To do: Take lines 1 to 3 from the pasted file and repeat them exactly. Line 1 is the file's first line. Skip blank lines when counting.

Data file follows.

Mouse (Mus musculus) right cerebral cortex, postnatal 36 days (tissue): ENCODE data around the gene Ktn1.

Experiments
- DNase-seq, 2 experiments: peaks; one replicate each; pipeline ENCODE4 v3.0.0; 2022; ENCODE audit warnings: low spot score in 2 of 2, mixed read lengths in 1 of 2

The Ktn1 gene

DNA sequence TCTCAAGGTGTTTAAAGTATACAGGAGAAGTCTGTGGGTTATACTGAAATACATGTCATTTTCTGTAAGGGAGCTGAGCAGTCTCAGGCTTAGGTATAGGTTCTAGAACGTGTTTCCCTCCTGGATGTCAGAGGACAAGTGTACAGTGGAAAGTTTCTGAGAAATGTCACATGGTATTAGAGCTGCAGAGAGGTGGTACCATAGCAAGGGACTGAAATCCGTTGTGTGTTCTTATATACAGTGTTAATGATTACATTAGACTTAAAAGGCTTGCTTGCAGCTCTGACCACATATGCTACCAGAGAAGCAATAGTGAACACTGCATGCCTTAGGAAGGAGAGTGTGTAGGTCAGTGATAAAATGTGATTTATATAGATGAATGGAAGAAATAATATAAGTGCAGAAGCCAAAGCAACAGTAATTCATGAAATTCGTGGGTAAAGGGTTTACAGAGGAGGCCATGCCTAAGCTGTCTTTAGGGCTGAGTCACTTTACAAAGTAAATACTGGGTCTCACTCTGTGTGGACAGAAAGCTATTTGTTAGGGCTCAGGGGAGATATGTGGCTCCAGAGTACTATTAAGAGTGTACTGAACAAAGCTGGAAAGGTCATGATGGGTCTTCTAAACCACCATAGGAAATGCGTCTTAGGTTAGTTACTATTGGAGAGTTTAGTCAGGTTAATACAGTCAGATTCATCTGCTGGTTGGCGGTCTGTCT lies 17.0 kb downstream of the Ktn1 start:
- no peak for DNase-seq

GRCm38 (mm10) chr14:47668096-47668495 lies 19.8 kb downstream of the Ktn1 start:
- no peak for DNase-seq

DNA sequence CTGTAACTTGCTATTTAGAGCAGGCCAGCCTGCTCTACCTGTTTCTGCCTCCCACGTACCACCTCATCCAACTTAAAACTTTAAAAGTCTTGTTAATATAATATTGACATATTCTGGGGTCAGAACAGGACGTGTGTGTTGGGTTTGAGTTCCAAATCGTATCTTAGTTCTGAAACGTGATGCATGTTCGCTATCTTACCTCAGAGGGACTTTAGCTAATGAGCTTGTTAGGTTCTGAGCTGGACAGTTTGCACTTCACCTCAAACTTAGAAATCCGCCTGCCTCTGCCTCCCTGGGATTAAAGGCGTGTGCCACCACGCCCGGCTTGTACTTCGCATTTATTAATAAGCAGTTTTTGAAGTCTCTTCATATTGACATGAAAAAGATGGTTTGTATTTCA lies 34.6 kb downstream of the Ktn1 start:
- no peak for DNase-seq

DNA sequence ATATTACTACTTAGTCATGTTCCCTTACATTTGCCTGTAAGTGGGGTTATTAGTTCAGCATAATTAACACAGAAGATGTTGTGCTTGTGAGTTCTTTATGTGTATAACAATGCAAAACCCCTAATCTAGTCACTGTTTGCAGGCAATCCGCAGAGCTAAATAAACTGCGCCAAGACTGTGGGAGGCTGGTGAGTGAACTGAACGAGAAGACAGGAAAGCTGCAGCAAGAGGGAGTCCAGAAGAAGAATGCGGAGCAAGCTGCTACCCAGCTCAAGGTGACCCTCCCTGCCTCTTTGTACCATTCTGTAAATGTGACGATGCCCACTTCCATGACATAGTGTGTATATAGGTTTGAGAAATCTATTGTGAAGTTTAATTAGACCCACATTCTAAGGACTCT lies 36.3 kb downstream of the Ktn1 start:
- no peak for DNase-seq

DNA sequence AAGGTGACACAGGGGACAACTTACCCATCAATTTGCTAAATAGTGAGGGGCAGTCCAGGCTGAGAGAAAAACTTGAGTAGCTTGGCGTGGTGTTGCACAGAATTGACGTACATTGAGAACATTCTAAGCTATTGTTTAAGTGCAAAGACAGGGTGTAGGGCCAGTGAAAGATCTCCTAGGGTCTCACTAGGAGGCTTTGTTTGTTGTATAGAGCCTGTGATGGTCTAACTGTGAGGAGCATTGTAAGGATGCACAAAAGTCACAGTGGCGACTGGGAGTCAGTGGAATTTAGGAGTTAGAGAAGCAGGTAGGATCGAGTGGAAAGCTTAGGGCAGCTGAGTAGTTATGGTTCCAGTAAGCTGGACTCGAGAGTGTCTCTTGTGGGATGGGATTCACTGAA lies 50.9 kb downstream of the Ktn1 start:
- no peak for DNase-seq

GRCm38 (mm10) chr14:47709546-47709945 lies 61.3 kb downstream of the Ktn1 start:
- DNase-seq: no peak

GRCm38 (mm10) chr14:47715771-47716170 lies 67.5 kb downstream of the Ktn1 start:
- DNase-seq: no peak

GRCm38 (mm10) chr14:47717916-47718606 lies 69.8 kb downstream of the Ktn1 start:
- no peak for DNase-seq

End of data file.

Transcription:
Mouse (Mus musculus) right cerebral cortex, postnatal 36 days (tissue): ENCODE data around the gene Ktn1.

Experiments
- DNase-seq, 2 experiments: peaks; one replicate each; pipeline ENCODE4 v3.0.0; 2022; ENCODE audit warnings: low spot score in 2 of 2, mixed read lengths in 1 of 2